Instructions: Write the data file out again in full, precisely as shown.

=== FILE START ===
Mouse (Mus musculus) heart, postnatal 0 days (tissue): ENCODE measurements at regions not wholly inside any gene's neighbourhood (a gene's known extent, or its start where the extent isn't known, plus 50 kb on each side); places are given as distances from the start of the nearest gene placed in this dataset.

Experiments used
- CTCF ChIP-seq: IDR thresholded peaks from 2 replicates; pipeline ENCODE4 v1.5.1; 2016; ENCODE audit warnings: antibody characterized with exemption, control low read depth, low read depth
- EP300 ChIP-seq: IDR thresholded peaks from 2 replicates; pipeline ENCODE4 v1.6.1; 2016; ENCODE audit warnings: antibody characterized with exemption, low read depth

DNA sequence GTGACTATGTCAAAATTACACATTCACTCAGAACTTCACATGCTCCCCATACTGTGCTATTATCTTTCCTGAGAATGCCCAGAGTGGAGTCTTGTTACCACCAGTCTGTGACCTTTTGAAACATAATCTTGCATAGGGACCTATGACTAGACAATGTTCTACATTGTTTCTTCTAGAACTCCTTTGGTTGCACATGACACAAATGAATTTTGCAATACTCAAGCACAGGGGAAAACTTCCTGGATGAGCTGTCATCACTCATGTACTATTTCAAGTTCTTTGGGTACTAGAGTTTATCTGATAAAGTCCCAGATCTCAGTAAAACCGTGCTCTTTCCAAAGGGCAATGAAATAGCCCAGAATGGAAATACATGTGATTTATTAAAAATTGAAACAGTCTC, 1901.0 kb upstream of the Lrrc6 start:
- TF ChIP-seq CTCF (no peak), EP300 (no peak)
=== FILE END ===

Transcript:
Mouse (Mus musculus) heart, postnatal 0 days (tissue): ENCODE measurements at regions not wholly inside any gene's neighbourhood (a gene's known extent, or its start where the extent isn't known, plus 50 kb on each side); places are given as distances from the start of the nearest gene placed in this dataset.

Experiments used
- CTCF ChIP-seq: IDR thresholded peaks from 2 replicates; pipeline ENCODE4 v1.5.1; 2016; ENCODE audit warnings: antibody characterized with exemption, control low read depth, low read depth
- EP300 ChIP-seq: IDR thresholded peaks from 2 replicates; pipeline ENCODE4 v1.6.1; 2016; ENCODE audit warnings: antibody characterized with exemption, low read depth

DNA sequence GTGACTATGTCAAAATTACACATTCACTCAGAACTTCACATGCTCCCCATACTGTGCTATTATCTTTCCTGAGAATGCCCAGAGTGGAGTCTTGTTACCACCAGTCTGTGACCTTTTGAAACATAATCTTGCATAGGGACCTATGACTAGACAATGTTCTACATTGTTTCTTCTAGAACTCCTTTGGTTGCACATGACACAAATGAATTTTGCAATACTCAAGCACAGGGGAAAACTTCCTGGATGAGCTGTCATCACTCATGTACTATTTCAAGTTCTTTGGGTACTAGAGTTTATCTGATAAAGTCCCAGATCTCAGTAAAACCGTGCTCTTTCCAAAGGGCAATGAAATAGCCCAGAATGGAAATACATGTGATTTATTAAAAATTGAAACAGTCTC, 1901.0 kb upstream of the Lrrc6 start:
- TF ChIP-seq CTCF (no peak), EP300 (no peak)